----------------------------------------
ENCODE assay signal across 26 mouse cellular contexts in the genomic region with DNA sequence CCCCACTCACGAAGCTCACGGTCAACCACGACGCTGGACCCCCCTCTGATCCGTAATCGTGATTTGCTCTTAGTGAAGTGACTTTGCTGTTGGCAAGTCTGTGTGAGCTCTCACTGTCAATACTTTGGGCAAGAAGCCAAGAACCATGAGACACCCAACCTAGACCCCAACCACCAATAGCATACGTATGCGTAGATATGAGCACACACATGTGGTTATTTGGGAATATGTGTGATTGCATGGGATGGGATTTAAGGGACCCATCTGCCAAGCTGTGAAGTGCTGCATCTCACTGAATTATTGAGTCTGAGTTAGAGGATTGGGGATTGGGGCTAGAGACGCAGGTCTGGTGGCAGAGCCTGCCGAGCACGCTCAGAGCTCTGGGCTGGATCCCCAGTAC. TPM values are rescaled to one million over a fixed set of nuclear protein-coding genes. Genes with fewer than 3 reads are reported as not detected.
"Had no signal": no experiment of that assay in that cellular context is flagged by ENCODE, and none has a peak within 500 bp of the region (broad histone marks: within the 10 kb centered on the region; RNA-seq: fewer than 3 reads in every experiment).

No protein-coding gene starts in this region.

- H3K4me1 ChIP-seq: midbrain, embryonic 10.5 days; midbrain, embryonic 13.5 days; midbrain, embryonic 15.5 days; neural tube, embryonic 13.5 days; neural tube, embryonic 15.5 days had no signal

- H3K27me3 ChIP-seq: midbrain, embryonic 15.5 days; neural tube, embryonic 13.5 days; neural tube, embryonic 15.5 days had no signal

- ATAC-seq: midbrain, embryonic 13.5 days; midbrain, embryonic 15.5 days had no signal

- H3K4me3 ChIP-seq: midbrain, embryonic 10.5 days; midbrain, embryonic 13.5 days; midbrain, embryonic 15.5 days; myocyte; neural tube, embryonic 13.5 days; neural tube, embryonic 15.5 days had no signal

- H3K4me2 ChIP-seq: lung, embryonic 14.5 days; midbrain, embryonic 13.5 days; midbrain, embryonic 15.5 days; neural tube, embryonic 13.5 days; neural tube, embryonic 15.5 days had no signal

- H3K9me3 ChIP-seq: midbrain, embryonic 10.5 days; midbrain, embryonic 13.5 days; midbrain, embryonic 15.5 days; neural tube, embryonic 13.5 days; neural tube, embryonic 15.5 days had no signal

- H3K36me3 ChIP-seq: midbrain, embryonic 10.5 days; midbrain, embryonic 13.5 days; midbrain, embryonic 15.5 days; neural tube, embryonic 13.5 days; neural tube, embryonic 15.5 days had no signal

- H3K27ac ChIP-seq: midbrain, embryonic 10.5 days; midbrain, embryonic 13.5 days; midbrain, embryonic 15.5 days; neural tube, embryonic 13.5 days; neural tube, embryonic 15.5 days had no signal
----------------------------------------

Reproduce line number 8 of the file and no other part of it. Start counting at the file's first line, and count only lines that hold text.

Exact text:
- H3K4me2 ChIP-seq: lung, embryonic 14.5 days; midbrain, embryonic 13.5 days; midbrain, embryonic 15.5 days; neural tube, embryonic 13.5 days; neural tube, embryonic 15.5 days had no signal